Now the bad news is: Chance leaves us with yet another cliffhanger. Not as bad as the last few books maybe, but a cliffhanger all the same. Worst is that her publishing company announces one date of publication for the next book, and then pushes it off at least 6 months, sometimes longer. It didn’t bother me as much as it may have since I was expecting it, I just sort of sighed and moved on with my life. Maybe someday Chance will actually resolve something in this series. I still love the characters and the world (more Kit Marlowe please!), and I’m going to keep reading them. From a library. I won’t be spending any money on them and I’m not in a hurry to get the next one.

A Discovery of Witches by Deborah Harkness

A Discovery of Witches by Deborah Harkness is the first book in the All Souls Trilogy. Here’s the blurb from Goodreads:

Deep in the stacks of Oxford’s Bodleian Library, young scholar Diana Bishop unwittingly calls up a bewitched alchemical manuscript in the course of her research. Descended from an old and distinguished line of witches, Diana wants nothing to do with sorcery; so after a furtive glance and a few notes, she banishes the book to the stacks. But her discovery sets a fantastical underworld stirring, and a horde of daemons, witches, and vampires soon descends upon the library. Diana has stumbled upon a coveted treasure lost for centuries-and she is the only creature who can break its spell.

discovery-of-witchesDiana, scholar of history and alchemy and reluctant witch, is working in the Oxford library when she discovers a very magical book. Having spent most of her life denying her powers, Diana ignores the book and tries to go about her life. But Diana’s contact with the book has attracted the attention of the rest of the magical creatures, including witches, daemons, and one very powerful and attractive vampire, Matthew de Clermont. Witches and vampires have been mortal enemies for as long as anyone can remember, but Diana has no choice but to work with Matthew if she wants to stay safe while she figures out what’s so special about the book and why everyone is after her.

I liked this book because it was so different from what I had been reading, lots of long high fantasy books with complex worlds and magic and I needed something lighter. This book was an interesting take on magic and magical creatures. The story takes place in present day all over the world–England, France, and New York. Witches are powerful beings who can control several different kinds of powers, although it appears each generation of witches is less powerful than the ones before. Vampires are immortal blood-drinkers, generally considered evil and hated by the witches. We don’t learn much about daemons, aside from the fact that they are brilliant, into the arts, and typically go insane. Most importantly, the 3 species of creatures hate each other and never almost interact.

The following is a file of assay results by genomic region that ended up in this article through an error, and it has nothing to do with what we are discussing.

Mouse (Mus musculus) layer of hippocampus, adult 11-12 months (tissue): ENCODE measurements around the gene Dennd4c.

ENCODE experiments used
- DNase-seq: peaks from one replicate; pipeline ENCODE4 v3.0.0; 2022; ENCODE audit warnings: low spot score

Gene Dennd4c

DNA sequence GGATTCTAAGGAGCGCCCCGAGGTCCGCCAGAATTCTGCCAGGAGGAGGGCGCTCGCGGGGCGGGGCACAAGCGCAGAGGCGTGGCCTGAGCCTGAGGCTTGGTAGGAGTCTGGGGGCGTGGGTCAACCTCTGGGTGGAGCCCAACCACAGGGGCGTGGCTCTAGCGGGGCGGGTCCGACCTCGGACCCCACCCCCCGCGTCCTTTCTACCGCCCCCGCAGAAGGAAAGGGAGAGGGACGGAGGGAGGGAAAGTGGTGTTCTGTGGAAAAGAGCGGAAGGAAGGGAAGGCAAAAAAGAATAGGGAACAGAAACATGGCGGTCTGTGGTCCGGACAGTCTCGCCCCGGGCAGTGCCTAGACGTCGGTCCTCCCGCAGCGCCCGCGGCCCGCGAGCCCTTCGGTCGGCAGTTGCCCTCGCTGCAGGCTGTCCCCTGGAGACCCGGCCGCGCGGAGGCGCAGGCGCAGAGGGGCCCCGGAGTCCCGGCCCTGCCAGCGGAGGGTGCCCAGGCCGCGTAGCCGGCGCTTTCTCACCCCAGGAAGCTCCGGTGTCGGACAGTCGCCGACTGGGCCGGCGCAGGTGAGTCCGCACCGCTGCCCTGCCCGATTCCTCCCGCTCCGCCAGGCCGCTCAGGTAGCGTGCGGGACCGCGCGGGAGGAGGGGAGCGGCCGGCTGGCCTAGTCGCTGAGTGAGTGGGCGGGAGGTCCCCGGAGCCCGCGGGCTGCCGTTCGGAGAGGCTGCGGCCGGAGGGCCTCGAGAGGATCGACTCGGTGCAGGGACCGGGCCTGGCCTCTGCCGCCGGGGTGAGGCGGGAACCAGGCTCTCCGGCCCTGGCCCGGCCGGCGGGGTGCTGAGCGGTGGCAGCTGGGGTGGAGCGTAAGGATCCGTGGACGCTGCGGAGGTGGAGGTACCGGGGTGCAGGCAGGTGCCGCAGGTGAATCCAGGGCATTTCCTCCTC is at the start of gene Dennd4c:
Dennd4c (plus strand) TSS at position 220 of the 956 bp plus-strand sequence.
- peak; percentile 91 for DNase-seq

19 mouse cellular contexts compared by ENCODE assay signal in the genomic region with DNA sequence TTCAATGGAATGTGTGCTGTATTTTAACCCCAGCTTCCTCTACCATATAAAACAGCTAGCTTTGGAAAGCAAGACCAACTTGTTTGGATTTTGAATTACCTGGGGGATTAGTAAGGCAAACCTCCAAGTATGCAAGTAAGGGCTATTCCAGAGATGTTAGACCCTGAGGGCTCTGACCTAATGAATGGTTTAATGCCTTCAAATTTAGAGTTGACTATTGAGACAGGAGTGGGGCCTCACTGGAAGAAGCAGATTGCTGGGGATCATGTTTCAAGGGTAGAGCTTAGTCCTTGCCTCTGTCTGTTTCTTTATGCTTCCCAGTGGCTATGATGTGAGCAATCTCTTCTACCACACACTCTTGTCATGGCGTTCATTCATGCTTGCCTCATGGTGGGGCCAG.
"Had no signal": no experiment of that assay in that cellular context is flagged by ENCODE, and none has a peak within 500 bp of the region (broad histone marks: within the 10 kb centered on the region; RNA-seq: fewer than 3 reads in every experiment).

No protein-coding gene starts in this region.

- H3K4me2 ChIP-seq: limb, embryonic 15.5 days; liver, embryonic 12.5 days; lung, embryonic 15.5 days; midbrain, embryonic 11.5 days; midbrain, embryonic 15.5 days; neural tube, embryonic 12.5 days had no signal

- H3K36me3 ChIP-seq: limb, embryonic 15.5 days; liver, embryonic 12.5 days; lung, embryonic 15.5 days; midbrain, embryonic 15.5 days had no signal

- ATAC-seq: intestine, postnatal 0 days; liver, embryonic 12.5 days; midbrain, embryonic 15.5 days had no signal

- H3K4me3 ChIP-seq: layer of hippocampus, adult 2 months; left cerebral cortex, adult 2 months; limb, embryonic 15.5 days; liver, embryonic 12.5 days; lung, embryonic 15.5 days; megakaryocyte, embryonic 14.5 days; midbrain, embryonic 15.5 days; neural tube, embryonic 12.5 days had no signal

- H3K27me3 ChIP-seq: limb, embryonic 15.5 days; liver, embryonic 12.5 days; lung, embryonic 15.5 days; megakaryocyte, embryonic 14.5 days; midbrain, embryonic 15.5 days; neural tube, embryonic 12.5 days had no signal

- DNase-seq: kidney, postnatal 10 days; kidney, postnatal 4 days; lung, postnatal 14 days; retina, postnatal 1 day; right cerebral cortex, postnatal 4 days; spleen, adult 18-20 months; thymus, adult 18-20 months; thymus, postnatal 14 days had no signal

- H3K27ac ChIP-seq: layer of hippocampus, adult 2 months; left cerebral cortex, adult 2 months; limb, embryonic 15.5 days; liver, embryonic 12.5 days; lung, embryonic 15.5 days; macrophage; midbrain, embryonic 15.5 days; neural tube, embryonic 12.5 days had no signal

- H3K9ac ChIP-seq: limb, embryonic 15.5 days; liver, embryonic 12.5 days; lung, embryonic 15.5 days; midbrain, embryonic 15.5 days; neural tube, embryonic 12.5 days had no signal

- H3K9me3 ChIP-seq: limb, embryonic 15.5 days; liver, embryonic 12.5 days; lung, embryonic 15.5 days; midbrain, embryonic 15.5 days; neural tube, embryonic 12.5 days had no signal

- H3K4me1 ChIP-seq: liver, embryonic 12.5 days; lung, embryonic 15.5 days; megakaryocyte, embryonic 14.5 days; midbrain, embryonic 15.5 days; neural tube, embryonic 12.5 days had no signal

These distinct lines between creatures begin to blur when Diana begins working with dangerous and infamous vampire Matthew to figure out why the book Ashmole 782 is special and why every creature on the planet (except Diana) is interested in it. While working together, Diana and Matthew eventually fall in love, causing even more problems because relationships between different creatures are strictly forbidden. Naturally, this makes all the search for answers even more important and makes even more creatures hate and want to destroy both Diana and Matthew.

While I did enjoy this book, and really sympathized with Diana and Matthew and thought their relationship was interesting and well developed, the plot was tricky. It started out about the mysterious alchemy book, then became about Diana and Matthew’s relationship, then became about Diana learning more about her past, and then a secret and ancient society of vampires became involved, and then it was about Diana learning to control her powers she had been ignoring since she was a child and…. I’m sure I’m missing something. Probably several somethings. Knowing this book is part of a trilogy, I’m sure some of this information could have waited. It was too much. By the end of the novel, I had almost completely forgotten about the mysterious book that started it all, and if I wasn’t so interested in the characters (including all of the “side” characters, who I was equally interested in) I may have given up. I still intend to read the next book, Shadow of Night, but I am hoping it will stay on point and not wander quite so much.

I give this book 4 stars out of 5 and recommend it for fans of urban fantasy and magic who also have an interest in history. I wouldn’t necessarily classify it as “historical fiction” but I did enjoy the mentions of history and secret societies.

Happy reading!


Tempt the Stars by Karen Chance

This review will contain spoilers for the 5th book in the Cassandra Palmer series, Hunt the Moon. If you haven’t read it, don’t read this review!

For real, I’m about to reveal the ending of Hunt the Moon. Here it comes.